Classic medium

      Kaishun, Yorokobi no Ryu, Junmai Daiginjo 1800ml

      Demonstrating a slavish dedication to the brewing craft, this sake employs the most traditional and laborious kimoto method, which promotes natural interaction and competition between any strains of yeast and micro-organisms in the surrounding area. Without a reliance on cultivating certain strains, this creates to a unique micro-ecosystem in the brewery, and one which is ever-evolving according to its own forms of natural selection. Furthermore, pressing is done entirely by the force of gravity on a suspended mash, without any mechanical pressure – similar to the highest grades of Tokaji wine – leading to small yields of exceptional quality. A testament to such care in production, the finished sake presents an aroma reminiscent of mild yoghurt and a similarly smooth, velvet mouthfeel, giving way to rich body and particularly clean, crisp acidity. Like a stone dropped into a pond, ripples of savoriness repeat on the palate, before calming and dissipating.

        Hiwata, Yamahai Junmai

        Arising from the fact that it relies on bacteria producing high levels of lactic acid as a defence mechanism, the yamahai method can result in sake which some can find heavy and cloying – imagine the heavy notes of the richest Chardonnay. Consisting exclusively of sake that uses this method, the Hiwata range is thus positioned in such a way as to dispel such preconceptions, as with this example. With a light presence that gradually expands into a gentle, savory flavor of rice grain, and a pleasant sourness on the finish, this will keep you coming back for sip after sip without palate fatigue – more in common with something like a fine Chablis.

            Hiwata, Yamahai Junmai, Daiginjo, Omachi

            Marrying the traditional yamahai-style, which emphasizes a natural preparation, with the primeval Omachi rice variety gives rise to the zenith of the Hiwata range – the Junmai Daiginjo. With a velvet-smooth texture, rigid yet refined body, and symphonic after-notes, this sake delivers a crescendo only heightened when set against harmonious dishes.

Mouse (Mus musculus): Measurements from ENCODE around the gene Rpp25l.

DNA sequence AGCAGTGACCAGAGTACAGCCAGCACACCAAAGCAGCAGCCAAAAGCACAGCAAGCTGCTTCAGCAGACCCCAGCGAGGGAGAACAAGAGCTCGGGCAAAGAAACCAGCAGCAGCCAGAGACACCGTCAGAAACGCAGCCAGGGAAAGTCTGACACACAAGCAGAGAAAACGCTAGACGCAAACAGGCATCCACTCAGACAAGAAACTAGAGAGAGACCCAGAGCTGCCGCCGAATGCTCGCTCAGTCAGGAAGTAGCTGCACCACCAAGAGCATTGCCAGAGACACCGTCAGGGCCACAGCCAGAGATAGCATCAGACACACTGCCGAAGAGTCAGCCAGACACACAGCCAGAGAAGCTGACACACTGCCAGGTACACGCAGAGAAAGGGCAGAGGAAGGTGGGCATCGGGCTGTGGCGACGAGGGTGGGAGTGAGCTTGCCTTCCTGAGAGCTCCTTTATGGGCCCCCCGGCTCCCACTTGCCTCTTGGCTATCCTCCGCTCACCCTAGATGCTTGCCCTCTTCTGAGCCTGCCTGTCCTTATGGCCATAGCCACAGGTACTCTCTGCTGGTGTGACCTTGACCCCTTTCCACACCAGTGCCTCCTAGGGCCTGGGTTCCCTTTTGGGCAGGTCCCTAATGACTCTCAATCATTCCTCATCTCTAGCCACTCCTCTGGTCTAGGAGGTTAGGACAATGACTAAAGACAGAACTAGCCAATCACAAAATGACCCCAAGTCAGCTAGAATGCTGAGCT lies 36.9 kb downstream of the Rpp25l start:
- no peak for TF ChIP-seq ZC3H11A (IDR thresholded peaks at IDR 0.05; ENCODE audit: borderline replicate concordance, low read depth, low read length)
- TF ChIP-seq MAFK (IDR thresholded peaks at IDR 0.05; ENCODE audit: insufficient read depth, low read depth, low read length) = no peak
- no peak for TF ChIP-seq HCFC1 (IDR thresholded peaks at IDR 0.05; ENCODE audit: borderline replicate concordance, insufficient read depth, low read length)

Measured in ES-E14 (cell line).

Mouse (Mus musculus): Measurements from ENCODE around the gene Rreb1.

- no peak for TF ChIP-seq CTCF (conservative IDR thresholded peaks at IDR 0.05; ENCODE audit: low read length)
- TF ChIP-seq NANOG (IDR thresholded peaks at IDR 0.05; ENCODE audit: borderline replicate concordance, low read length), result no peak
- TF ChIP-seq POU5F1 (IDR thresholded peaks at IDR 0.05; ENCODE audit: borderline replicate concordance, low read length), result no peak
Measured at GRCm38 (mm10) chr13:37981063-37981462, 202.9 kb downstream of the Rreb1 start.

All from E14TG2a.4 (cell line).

Ishi-Zuchi, Junmai Ginjo, Green label, Fune-shibori

            Traditional presser named “Fune” is used presicely to brew this sake. This dignified and gentle one sake for dinner. At first, it starts of gentle and well-rouded palate, next savouries with a little astringent spreads in the mouth and finally finishes with acidity in aftertaste. You can feel variable body expanding gradually from the moment you open it. It was served for Business Classes on the International line of ANA.

                Ishi-zuchi, Non-Filtration Original Sake

                A combination of long fermentation at a low temperature, and use of a traditional fune-style press give this sake a smooth, refined quality, befitting of its ginjo grade. Notes of apple, under laid with a subtle and rounded savory backbone make this sophisticated dinnertime sake and landed it gold medals at the International Wine Challenge both in 2013 and 2016 – recognized as the most authoritative assessment of jozo-style sake in the world.

                Kaishun, Kimoto, extra dry, Junmai, Yamada Nishiki

                Harnessing a combination of the traditional kimoto method – wherein a higher concentration of yeast is nurtured and forced to compete within the mash – and the latent characteristics of the Yamada Nishiki rice variant, this sake bears the hallmarks of a high lactic acid volume: an earthy character, packed with umami and notes of vanilla, rounded out with sharp acidity, giving it a crisp and clear finish.

                Hakuin Masamune, Kimoto Junmai, Homare-Fuji

                Despite silver and gold accolades at both the International Wine Challenge and Warmed Sake Contest, respectively, the brewery discontinued production of its lauded Yamahai Junmai style in favour of the older kimoto method in 2014, pursuing a firmer, more crisp and distinctive profile. The succeeding Kimoto Junmai takes advantage of the high yeast concentration afforded through this approach to cultivate the most resilient strains and fully ferment the mash, resulting in high alcohol and very low residual sugars. Alternating between mild, deeply savoury, and lightly refreshing characters from initial taste, across the palate, and right through to after-taste, it beguiles you into repeating the experience with each sip.

                Tohokuizumi, Junmai, Chotto Omachi

                Reflecting a tendency to understate their achievements, the name Chotto Omachi – or 'Just a Little Omachi' – is anything but. This is a masterpiece, encapsulating the voluminous character of the Omachi rice variant and displaying a deft control in its light texture and echoing flavor profile. A true exemplar of "heart-warming" sake.